Direct-to-consumer and subscription based commerce will play a massive role in the Consumers Products industry, and if you aren’t already incorporating them into your business, you should be thinking about it. The tricky part is figuring out how to add this emerging business model in a meaningful way to your B2B and B2C customers, without breaking the bank, says Marco Trezzi, Global Industry Principal at SAP Hybris.
“Direct-to-consumer subscriptions are a delivery medium, and the difficult issue is knowing what to offer each consumer,” Trezzi noted, “At the end of the day, it’s moving from carts to hearts: you need to know your customer and how to make each experience unique.”
Oceans of opportunity
Billing, marketing, and commerce flow together to create a successful subscription model. Consumer Products companies have two types of customers: B2B and B2C, and subscriptions have altered the dynamics of how they do business, and will continue to do so.
Products that were previously available only through a retailer are now becoming available directly to the consumer. Instead of going to a store to purchase your favorite soda or personal care item, why not order it directly from the brand, and cut out that step? That thought process is what’s driving the growth of direct-to-consumer subscriptions, but it has some flaws.
While subscriptions can offer a way to avert the retailer, it isn’t fiscally feasible to solely use subscriptions to reach your audience if you’re a large established brand. Instead, consumer products companies need to focus on what they can offer consumers directly, and how they can also keep their relationships with their indirect channels, represented by modern and traditional retailers who sell many of their products.
The balance within this relationship is more important than ever to retailers, and the space that lies between B2B and B2C subscriptions is where you’ll find the most opportunity for growth.
Subscriptions: Not just for big brands
One of the biggest mistakes business owners can make is believing that if you have a small business, you don’t need subscriptions. In reality, subscriptions offer a way to both infuse revenue and create specialty services for customers that make your product or brand unique, thereby offering up unique experiences each time for clients.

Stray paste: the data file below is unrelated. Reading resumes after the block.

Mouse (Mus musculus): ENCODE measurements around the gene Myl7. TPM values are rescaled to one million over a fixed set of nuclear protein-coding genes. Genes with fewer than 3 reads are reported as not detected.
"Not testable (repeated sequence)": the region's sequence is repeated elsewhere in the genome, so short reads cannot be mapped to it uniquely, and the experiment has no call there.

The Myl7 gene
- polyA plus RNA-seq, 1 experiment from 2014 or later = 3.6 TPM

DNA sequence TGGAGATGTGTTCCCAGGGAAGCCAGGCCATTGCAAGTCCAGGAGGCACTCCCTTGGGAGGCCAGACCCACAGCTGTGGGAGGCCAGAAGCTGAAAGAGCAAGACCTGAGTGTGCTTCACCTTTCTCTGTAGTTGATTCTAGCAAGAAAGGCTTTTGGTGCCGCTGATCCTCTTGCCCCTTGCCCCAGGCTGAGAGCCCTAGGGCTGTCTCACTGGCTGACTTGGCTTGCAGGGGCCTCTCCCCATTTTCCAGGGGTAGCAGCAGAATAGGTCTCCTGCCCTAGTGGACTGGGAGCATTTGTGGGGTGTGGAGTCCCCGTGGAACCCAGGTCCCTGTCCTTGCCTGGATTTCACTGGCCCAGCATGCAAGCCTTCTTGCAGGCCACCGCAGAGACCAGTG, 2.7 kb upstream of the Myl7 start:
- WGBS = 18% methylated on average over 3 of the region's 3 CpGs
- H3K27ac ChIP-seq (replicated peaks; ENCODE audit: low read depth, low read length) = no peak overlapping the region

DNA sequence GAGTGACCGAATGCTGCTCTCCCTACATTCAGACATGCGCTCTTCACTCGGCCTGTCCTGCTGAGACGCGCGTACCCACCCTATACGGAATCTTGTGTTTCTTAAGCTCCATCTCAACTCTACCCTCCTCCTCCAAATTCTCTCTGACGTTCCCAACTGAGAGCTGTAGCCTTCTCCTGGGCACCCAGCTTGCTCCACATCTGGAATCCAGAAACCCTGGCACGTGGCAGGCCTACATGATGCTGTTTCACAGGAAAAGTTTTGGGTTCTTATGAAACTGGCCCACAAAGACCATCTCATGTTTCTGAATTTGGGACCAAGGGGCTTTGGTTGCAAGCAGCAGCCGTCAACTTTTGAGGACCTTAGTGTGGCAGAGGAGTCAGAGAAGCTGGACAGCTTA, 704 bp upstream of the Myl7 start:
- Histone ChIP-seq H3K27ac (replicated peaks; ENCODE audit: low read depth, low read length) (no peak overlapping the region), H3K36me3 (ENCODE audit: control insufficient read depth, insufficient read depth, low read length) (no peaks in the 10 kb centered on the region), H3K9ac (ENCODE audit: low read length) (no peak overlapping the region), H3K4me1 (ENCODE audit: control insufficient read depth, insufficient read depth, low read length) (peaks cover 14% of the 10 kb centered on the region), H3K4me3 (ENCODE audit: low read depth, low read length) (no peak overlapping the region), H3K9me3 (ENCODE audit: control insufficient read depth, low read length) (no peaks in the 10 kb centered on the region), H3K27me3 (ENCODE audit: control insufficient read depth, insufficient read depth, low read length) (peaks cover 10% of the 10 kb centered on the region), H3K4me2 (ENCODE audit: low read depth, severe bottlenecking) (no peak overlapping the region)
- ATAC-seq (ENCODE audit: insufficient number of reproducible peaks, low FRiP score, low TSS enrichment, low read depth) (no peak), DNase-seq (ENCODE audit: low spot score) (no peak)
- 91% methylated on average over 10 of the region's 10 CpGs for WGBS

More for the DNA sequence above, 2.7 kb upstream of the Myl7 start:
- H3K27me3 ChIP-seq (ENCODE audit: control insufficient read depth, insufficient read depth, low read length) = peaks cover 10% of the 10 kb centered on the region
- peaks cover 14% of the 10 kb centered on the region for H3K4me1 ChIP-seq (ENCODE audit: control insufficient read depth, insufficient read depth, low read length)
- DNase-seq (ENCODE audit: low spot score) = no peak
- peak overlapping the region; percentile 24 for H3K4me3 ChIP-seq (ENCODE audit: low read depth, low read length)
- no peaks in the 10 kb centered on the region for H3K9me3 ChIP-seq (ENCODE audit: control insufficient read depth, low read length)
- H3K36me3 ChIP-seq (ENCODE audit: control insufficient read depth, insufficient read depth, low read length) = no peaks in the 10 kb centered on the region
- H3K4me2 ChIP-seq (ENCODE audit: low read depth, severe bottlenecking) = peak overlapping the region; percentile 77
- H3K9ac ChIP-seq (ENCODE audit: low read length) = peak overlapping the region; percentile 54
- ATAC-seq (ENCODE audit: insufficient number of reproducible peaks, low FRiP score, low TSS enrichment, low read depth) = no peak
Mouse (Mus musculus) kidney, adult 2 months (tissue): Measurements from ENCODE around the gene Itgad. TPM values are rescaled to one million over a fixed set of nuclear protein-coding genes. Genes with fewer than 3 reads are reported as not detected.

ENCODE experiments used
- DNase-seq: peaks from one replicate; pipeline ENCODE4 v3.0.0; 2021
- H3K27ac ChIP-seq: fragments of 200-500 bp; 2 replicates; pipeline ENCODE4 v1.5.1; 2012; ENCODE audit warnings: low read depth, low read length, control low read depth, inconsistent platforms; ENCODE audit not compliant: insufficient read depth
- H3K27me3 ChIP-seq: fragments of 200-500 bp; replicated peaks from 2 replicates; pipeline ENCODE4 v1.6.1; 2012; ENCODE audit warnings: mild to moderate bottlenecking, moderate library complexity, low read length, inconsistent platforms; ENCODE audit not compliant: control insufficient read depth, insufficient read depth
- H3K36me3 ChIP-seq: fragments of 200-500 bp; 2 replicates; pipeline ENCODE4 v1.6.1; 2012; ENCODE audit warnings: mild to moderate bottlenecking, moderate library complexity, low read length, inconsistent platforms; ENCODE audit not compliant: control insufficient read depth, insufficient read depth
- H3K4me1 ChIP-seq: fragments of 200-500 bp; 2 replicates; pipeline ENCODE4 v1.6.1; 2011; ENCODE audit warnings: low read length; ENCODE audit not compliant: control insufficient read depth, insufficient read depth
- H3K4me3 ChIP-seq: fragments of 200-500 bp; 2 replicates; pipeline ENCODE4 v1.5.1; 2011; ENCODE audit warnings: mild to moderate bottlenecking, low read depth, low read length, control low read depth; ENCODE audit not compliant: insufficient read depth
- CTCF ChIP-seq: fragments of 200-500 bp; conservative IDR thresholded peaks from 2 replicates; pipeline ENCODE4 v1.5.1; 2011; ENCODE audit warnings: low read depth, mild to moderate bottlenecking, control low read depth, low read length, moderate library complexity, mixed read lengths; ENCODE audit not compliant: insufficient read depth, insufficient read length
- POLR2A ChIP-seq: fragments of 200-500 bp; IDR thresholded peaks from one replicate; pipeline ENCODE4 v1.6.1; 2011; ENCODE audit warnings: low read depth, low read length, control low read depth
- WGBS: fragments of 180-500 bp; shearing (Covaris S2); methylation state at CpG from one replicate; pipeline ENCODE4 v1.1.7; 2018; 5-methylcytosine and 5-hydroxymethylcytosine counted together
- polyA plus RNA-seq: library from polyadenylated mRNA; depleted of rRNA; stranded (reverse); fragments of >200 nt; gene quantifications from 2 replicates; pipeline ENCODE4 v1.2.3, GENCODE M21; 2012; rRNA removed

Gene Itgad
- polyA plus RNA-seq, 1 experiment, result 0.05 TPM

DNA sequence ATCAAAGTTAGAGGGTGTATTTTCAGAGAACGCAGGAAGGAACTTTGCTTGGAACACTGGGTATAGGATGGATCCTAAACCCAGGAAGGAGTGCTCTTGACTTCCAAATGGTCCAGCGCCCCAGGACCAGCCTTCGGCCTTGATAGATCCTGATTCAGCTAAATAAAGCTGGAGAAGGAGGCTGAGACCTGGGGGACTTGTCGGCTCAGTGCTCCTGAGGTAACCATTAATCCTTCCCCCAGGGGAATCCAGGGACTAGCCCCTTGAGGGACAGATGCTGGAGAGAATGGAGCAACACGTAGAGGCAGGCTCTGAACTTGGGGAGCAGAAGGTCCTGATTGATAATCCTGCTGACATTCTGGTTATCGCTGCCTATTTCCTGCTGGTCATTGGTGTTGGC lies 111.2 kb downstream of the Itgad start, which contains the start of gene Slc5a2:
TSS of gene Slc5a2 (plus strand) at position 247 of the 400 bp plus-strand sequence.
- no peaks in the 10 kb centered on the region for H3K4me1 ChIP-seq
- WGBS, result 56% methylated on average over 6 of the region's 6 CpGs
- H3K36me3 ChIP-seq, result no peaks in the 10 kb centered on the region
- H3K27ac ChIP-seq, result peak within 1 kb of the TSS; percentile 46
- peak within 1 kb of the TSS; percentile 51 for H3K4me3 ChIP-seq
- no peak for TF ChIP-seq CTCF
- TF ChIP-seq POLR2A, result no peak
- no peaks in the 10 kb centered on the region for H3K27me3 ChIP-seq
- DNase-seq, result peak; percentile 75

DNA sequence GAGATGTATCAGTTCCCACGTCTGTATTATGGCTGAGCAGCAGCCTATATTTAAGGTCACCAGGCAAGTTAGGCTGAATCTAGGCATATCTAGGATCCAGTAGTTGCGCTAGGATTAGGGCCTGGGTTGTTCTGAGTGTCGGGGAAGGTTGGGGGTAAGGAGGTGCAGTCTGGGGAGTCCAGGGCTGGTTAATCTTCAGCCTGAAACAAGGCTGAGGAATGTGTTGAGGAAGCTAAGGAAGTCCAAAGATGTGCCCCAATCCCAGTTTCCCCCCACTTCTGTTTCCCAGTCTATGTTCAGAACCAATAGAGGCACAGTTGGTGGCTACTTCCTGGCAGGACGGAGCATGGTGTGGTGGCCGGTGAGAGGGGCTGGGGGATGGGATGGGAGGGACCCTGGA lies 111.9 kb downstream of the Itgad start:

Happy. Pretty. Lifestyle Design in Midland, MI, home of Dow Chemical and Dow Corning, offers a niche subscription service that has bolstered their bottom line and created loyal customers.
Owner Melanie Marshall told her business manager that she wanted to create a bloom bar within her store, where customers could come and get fresh flowers each week. “There’s a catch,” her manager replied, “You can’t just have flowers in the store, you also have to sell them.” And thus, a flower subscription service was born.
Melanie customized her subscription options for her clients, providing three tiers of price points, weekly, bi-weekly, or monthly subscriptions, and whether they’d like the flowers delivered or if they’d like to select them by coming into the store.
“Subscriptions really made a fantastic difference for Happy. Pretty.,” said Marshall, “They’ve allowed me to have amazing flowers in the store each week, which makes the store unique, and they’ve also been a big boost to the bottom line. It’s the best of both worlds.”
Data anchors everything
The most successful subscription services will tie together unique experiences for the customer, a simplified billing model, and a steady revenue stream. Data is critical to all three of these factors.
If you’re selling subscriptions, or planning to, data is a crucial asset that cannot be overlooked. Utilizing an omni-channel approach to offer the very best products to your customers, in the way that they’d like to see it offered will make or break your subscription service.